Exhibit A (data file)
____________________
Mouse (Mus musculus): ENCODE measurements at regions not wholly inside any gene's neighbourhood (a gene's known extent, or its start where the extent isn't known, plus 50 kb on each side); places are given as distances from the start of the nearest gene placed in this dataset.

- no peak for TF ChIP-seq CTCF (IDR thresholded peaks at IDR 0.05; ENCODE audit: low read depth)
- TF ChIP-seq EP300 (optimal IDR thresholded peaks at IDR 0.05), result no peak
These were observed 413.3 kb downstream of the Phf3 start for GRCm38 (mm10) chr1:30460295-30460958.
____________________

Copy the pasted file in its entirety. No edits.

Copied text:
Mouse (Mus musculus): ENCODE measurements at regions not wholly inside any gene's neighbourhood (a gene's known extent, or its start where the extent isn't known, plus 50 kb on each side); places are given as distances from the start of the nearest gene placed in this dataset.

- no peak for TF ChIP-seq CTCF (IDR thresholded peaks at IDR 0.05; ENCODE audit: low read depth)
- TF ChIP-seq EP300 (optimal IDR thresholded peaks at IDR 0.05), result no peak
These were observed 413.3 kb downstream of the Phf3 start for GRCm38 (mm10) chr1:30460295-30460958.